CFL technology has improved dramatically over the last decade. Leading manufacturers are reducing costs and improving

â‘Two pages on Angelina? Could we maybe have more coverage of Canadian Olympic athletes?’

quality. CFLs remain recommended as an energy-efficient alternative to traditional incandescent light bulbs. PeterLove, Ontario's ChiefEnergy Conservation Officer, Toronto

ISOLATING A THUG? YOU SAY ZIMBABWE'S President Robert Mugabe is a "rogue and a thug" ("The real Mugabe," Seven Days,June 30). You suggest he be isolated. What will that do? Drive up commodity prices? Incite violence? Initiate conflict for land? Make it difficult to live in Zimbabwe? This has been Zimbabwe for years, and no amount of political or eco nomic pressure will rid the country of this brutal dictator who cares for power for its own sake, and will hold onto it no matter how his people suffer. I'm not a violent per son, butT suggest that the woes of Zimbabwe wifi not be solved until Mugabe is dead and Zimbabwe's people are allowed to choose their own path in freedom. Rob Tonus, Peterborough, Ont. IN PRAISE OF McCAIN WITH THE OVERWHELMING media hype surrounding the Barack Obama campaign

and his youthful visage, it is nice to see th occasional story regarding his seemingl' forgotten opponent,John McCain, who ha not quite yet lost the election ("Not jus McBush," World, June 30). The media'

obsession with image politics and easy seduc tion by excellent speeches has made many believe Obama somehow is about to usher in a new era of change away from partisan politics, even when he has consistently tugged the party-line on every issue, completely unlike the fiercely independent-minded McCain. Having seen Obama praised and fawned over on Maclean's cover before, I am glad to see you offer some sort of bal ance in your defence of the other, less excit ing nominee. FarooqJahan, Surrey, B.C. `SUBLIME' ANGELINA IN BRIAN D. JOHNSON'S article about Ange flna Jolie ("You think raising twins scares me?" Film, July 7), he quotes Jolie telling Vanity Fair, "pregnancy makes me feel very sexy." But wait. He describes that writer as a "besotted journalist." Johnson then goes on to describe Jolie this way: "The skin

doesn't lie. Dressed in an ivory skirt, silk blouse and caramel stilettos, Jolie looked sublime." Caramel stilettos? He also said, "her intelligence came as a shock." And then you devote two pages to Angelina? Could we maybe have more coverage of Canadian Olympic athletes? Lynn Mellor, Santa Barbara, Calif A FATHERLESS CHILD IN HIS SPEECH on Father's Day in a Chicago church, Barack Obama says, "Any fool can have a child. That doesn't make you a father" ("Amen," Seven Days, June 30). I was a Hil lary Clinton fan, but reading that Obama's father left him when he was two years old moved me. Fathers do willingly walk away or die prematurely; either wayithurts beyond measurement. I was a city bus driver and am now an occasional high school teacher and both positions have given me the oppor tunity to deal with children of absentee fath ers. I can tell you that all children need a father; to me creating a fatherless child is the greatest of sins. Patrice Bédard, Windsor, Ont. CORRECTION: In its story on railway safety ("How CN's public image went off the rails," Business, July 7), Maclean's reported that Canadian National Railway Co. planned $2.5 bfflion in capital spending for 2008. In fact, the amount is $1.5 billion.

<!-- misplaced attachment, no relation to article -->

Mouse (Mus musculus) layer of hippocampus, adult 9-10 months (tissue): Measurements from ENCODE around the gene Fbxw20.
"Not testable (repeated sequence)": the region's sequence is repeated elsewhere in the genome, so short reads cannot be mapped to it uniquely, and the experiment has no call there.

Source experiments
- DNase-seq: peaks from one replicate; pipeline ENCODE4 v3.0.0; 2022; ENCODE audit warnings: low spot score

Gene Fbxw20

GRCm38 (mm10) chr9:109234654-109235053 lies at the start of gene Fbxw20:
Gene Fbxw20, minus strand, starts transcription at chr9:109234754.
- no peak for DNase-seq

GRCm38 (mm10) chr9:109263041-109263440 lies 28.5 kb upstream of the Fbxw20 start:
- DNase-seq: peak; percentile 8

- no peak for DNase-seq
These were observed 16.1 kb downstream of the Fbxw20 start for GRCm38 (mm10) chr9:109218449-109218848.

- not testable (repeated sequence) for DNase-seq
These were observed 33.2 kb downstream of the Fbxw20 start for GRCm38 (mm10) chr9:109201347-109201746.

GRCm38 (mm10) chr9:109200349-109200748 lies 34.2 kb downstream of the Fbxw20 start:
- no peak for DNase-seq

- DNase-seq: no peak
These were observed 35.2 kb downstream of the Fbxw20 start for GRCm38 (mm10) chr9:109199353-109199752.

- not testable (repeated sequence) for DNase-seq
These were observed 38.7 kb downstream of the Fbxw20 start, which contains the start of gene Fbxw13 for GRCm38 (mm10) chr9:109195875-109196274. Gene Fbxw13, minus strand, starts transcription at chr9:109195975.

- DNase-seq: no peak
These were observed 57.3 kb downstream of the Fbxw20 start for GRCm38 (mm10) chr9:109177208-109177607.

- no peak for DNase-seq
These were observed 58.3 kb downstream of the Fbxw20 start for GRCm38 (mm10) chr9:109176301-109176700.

IN PASSING lohn Templeton, 95, financier. He was a pioneering mutual fund manager: from 1954 to 1992 his Templeton Growth Fund returned alucrative average 14.5 per ceni a year. Devoutly religious, he set up a US$1.5-billion charity endowment and sponsored a prize to recognize achieve ment in spiritual matters. Bob Ackles, 69, sports executive. He started as a water boy for the B.C. Lions in 1953 and rose through the ranks to become the team's general manager Although much loved in Vancouver, he left to join the NFL in 1986. Ackles re turned to Canada in 2002 to success fully rebuild the debt-ridden and largely ignored B.C. Lions.